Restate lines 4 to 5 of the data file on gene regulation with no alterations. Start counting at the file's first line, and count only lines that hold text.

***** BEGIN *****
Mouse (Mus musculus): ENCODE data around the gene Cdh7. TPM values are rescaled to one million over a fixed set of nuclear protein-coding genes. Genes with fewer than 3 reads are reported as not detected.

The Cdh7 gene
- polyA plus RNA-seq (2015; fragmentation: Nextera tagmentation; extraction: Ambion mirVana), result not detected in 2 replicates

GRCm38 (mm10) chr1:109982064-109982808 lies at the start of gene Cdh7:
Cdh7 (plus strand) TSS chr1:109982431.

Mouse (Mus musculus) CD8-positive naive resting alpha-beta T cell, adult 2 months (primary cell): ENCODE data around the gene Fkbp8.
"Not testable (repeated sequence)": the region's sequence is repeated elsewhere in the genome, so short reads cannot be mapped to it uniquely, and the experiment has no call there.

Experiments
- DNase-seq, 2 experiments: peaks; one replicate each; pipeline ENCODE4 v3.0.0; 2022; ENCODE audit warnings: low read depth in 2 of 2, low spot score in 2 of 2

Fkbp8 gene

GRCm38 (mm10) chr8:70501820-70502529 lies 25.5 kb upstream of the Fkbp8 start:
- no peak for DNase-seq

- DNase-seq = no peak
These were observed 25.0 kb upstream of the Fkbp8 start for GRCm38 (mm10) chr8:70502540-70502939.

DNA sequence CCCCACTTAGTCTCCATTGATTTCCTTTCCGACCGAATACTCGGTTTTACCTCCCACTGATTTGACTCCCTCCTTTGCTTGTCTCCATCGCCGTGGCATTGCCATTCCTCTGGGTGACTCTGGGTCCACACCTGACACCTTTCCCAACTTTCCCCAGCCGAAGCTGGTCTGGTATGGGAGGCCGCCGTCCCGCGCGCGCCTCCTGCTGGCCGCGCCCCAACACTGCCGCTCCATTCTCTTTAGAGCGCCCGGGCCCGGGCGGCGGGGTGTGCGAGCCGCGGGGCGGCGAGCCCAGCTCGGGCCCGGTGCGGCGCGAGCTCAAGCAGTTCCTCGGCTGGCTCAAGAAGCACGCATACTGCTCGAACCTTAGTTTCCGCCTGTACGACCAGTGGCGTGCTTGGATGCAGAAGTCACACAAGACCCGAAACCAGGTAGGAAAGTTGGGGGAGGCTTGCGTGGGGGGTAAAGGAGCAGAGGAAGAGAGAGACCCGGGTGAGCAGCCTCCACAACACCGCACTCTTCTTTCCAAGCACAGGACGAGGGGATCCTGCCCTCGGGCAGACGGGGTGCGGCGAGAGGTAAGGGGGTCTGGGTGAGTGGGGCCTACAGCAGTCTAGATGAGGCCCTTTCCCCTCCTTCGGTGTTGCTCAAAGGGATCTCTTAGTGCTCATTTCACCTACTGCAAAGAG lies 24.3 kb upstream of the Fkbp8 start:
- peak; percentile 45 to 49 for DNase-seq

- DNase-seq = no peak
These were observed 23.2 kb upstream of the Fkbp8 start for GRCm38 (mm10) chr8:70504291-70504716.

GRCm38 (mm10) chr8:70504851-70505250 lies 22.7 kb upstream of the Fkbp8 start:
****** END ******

GRCm38 (mm10) chr1:109982064-109982808 lies at the start of gene Cdh7:
Cdh7 (plus strand) TSS chr1:109982431.